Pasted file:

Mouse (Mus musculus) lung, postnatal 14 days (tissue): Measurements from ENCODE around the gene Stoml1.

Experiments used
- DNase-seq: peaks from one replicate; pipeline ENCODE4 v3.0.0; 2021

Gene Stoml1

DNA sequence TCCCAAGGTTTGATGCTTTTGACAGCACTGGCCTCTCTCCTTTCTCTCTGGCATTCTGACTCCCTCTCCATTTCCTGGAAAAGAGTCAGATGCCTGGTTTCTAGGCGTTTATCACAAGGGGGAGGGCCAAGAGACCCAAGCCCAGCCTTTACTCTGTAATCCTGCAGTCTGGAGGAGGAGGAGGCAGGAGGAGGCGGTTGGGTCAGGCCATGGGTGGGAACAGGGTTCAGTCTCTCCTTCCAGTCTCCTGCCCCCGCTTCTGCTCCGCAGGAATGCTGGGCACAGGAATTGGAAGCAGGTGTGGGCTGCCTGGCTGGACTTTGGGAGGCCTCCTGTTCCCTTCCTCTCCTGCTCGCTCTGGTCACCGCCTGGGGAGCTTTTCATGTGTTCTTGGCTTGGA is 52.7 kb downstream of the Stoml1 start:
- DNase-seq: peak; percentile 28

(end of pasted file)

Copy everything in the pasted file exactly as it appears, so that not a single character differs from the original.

Mouse (Mus musculus) lung, postnatal 14 days (tissue): Measurements from ENCODE around the gene Stoml1.

Experiments used
- DNase-seq: peaks from one replicate; pipeline ENCODE4 v3.0.0; 2021

Gene Stoml1

DNA sequence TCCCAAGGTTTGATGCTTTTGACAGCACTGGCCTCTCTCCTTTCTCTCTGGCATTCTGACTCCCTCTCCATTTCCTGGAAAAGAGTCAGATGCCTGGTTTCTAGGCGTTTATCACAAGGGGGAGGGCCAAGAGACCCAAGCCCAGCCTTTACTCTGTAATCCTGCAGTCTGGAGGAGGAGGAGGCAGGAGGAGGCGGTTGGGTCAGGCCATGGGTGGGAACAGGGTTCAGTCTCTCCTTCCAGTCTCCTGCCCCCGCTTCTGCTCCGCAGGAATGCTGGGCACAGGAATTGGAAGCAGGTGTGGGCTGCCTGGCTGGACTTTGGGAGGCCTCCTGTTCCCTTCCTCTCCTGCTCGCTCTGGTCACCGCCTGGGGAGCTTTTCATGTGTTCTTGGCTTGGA is 52.7 kb downstream of the Stoml1 start:
- DNase-seq: peak; percentile 28